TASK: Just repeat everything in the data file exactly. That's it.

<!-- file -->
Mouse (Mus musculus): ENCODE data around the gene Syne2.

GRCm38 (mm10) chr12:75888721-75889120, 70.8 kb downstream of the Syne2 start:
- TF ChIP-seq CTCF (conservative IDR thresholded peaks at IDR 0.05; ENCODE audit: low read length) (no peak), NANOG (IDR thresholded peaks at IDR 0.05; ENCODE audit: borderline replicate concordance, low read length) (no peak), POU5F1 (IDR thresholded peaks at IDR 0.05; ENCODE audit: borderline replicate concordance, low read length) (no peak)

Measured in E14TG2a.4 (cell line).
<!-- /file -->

Mouse (Mus musculus): ENCODE data around the gene Syne2.

GRCm38 (mm10) chr12:75888721-75889120, 70.8 kb downstream of the Syne2 start:
- TF ChIP-seq CTCF (conservative IDR thresholded peaks at IDR 0.05; ENCODE audit: low read length) (no peak), NANOG (IDR thresholded peaks at IDR 0.05; ENCODE audit: borderline replicate concordance, low read length) (no peak), POU5F1 (IDR thresholded peaks at IDR 0.05; ENCODE audit: borderline replicate concordance, low read length) (no peak)

Measured in E14TG2a.4 (cell line).